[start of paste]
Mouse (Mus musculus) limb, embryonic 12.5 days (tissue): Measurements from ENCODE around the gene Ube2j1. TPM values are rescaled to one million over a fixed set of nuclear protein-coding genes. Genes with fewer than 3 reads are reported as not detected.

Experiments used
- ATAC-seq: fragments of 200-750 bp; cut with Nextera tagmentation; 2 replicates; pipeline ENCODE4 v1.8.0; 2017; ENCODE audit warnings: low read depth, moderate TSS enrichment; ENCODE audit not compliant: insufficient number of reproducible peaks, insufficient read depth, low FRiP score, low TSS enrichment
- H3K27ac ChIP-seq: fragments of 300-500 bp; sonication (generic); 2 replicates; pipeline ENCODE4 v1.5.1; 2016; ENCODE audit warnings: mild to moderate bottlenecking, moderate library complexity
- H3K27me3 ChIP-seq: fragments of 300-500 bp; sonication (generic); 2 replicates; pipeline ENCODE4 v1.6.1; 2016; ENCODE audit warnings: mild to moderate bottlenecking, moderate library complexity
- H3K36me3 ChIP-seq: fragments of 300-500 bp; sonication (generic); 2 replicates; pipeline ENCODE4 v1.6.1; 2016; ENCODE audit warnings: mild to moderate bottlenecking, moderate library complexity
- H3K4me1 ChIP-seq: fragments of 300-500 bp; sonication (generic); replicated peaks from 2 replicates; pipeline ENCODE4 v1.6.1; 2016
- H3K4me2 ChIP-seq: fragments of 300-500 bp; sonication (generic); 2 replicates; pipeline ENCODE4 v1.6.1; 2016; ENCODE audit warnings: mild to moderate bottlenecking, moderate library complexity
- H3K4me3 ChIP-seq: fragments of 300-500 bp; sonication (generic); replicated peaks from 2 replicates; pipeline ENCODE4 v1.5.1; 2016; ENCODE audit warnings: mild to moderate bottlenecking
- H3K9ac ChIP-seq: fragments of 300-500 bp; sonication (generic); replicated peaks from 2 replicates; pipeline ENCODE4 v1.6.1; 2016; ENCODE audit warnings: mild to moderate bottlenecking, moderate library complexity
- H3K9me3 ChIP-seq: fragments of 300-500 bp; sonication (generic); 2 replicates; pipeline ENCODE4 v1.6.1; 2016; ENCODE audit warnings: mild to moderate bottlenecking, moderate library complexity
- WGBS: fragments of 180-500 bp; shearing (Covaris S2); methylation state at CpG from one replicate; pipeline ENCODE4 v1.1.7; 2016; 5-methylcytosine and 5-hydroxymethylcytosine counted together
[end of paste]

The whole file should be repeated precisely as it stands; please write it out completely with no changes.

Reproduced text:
Mouse (Mus musculus) limb, embryonic 12.5 days (tissue): Measurements from ENCODE around the gene Ube2j1. TPM values are rescaled to one million over a fixed set of nuclear protein-coding genes. Genes with fewer than 3 reads are reported as not detected.

Experiments used
- ATAC-seq: fragments of 200-750 bp; cut with Nextera tagmentation; 2 replicates; pipeline ENCODE4 v1.8.0; 2017; ENCODE audit warnings: low read depth, moderate TSS enrichment; ENCODE audit not compliant: insufficient number of reproducible peaks, insufficient read depth, low FRiP score, low TSS enrichment
- H3K27ac ChIP-seq: fragments of 300-500 bp; sonication (generic); 2 replicates; pipeline ENCODE4 v1.5.1; 2016; ENCODE audit warnings: mild to moderate bottlenecking, moderate library complexity
- H3K27me3 ChIP-seq: fragments of 300-500 bp; sonication (generic); 2 replicates; pipeline ENCODE4 v1.6.1; 2016; ENCODE audit warnings: mild to moderate bottlenecking, moderate library complexity
- H3K36me3 ChIP-seq: fragments of 300-500 bp; sonication (generic); 2 replicates; pipeline ENCODE4 v1.6.1; 2016; ENCODE audit warnings: mild to moderate bottlenecking, moderate library complexity
- H3K4me1 ChIP-seq: fragments of 300-500 bp; sonication (generic); replicated peaks from 2 replicates; pipeline ENCODE4 v1.6.1; 2016
- H3K4me2 ChIP-seq: fragments of 300-500 bp; sonication (generic); 2 replicates; pipeline ENCODE4 v1.6.1; 2016; ENCODE audit warnings: mild to moderate bottlenecking, moderate library complexity
- H3K4me3 ChIP-seq: fragments of 300-500 bp; sonication (generic); replicated peaks from 2 replicates; pipeline ENCODE4 v1.5.1; 2016; ENCODE audit warnings: mild to moderate bottlenecking
- H3K9ac ChIP-seq: fragments of 300-500 bp; sonication (generic); replicated peaks from 2 replicates; pipeline ENCODE4 v1.6.1; 2016; ENCODE audit warnings: mild to moderate bottlenecking, moderate library complexity
- H3K9me3 ChIP-seq: fragments of 300-500 bp; sonication (generic); 2 replicates; pipeline ENCODE4 v1.6.1; 2016; ENCODE audit warnings: mild to moderate bottlenecking, moderate library complexity
- WGBS: fragments of 180-500 bp; shearing (Covaris S2); methylation state at CpG from one replicate; pipeline ENCODE4 v1.1.7; 2016; 5-methylcytosine and 5-hydroxymethylcytosine counted together